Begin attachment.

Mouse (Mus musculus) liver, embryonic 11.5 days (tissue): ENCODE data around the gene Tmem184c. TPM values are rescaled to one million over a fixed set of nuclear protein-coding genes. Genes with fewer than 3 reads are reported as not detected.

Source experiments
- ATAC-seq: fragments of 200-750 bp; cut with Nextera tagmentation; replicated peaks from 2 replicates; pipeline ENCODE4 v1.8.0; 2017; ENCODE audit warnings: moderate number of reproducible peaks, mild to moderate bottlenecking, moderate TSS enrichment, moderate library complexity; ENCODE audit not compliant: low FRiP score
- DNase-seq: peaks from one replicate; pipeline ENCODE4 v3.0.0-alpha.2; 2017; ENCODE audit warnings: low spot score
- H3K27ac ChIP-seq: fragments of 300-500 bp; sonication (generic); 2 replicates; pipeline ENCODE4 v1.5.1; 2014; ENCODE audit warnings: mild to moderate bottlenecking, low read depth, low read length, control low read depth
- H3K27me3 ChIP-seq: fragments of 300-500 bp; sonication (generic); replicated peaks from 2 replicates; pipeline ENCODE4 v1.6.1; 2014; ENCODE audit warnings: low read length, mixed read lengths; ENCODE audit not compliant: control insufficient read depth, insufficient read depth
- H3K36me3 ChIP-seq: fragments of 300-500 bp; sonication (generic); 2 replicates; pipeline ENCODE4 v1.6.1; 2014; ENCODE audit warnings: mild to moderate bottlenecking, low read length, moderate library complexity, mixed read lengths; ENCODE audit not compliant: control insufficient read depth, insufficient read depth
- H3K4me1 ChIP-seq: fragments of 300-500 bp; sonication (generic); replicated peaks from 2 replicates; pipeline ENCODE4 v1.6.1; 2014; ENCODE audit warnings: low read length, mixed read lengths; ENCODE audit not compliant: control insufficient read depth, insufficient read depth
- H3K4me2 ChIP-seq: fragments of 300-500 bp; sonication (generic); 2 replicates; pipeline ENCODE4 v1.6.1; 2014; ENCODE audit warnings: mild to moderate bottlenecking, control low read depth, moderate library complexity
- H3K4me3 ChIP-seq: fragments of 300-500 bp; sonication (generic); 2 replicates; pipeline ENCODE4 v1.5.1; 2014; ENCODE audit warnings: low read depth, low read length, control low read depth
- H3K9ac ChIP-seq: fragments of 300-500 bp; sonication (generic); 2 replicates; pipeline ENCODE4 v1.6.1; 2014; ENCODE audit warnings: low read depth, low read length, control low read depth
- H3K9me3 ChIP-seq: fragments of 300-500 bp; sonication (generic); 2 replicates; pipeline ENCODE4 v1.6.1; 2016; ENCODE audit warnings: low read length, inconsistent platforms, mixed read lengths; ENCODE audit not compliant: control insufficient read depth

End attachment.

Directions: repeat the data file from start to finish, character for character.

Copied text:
Mouse (Mus musculus) liver, embryonic 11.5 days (tissue): ENCODE data around the gene Tmem184c. TPM values are rescaled to one million over a fixed set of nuclear protein-coding genes. Genes with fewer than 3 reads are reported as not detected.

Source experiments
- ATAC-seq: fragments of 200-750 bp; cut with Nextera tagmentation; replicated peaks from 2 replicates; pipeline ENCODE4 v1.8.0; 2017; ENCODE audit warnings: moderate number of reproducible peaks, mild to moderate bottlenecking, moderate TSS enrichment, moderate library complexity; ENCODE audit not compliant: low FRiP score
- DNase-seq: peaks from one replicate; pipeline ENCODE4 v3.0.0-alpha.2; 2017; ENCODE audit warnings: low spot score
- H3K27ac ChIP-seq: fragments of 300-500 bp; sonication (generic); 2 replicates; pipeline ENCODE4 v1.5.1; 2014; ENCODE audit warnings: mild to moderate bottlenecking, low read depth, low read length, control low read depth
- H3K27me3 ChIP-seq: fragments of 300-500 bp; sonication (generic); replicated peaks from 2 replicates; pipeline ENCODE4 v1.6.1; 2014; ENCODE audit warnings: low read length, mixed read lengths; ENCODE audit not compliant: control insufficient read depth, insufficient read depth
- H3K36me3 ChIP-seq: fragments of 300-500 bp; sonication (generic); 2 replicates; pipeline ENCODE4 v1.6.1; 2014; ENCODE audit warnings: mild to moderate bottlenecking, low read length, moderate library complexity, mixed read lengths; ENCODE audit not compliant: control insufficient read depth, insufficient read depth
- H3K4me1 ChIP-seq: fragments of 300-500 bp; sonication (generic); replicated peaks from 2 replicates; pipeline ENCODE4 v1.6.1; 2014; ENCODE audit warnings: low read length, mixed read lengths; ENCODE audit not compliant: control insufficient read depth, insufficient read depth
- H3K4me2 ChIP-seq: fragments of 300-500 bp; sonication (generic); 2 replicates; pipeline ENCODE4 v1.6.1; 2014; ENCODE audit warnings: mild to moderate bottlenecking, control low read depth, moderate library complexity
- H3K4me3 ChIP-seq: fragments of 300-500 bp; sonication (generic); 2 replicates; pipeline ENCODE4 v1.5.1; 2014; ENCODE audit warnings: low read depth, low read length, control low read depth
- H3K9ac ChIP-seq: fragments of 300-500 bp; sonication (generic); 2 replicates; pipeline ENCODE4 v1.6.1; 2014; ENCODE audit warnings: low read depth, low read length, control low read depth
- H3K9me3 ChIP-seq: fragments of 300-500 bp; sonication (generic); 2 replicates; pipeline ENCODE4 v1.6.1; 2016; ENCODE audit warnings: low read length, inconsistent platforms, mixed read lengths; ENCODE audit not compliant: control insufficient read depth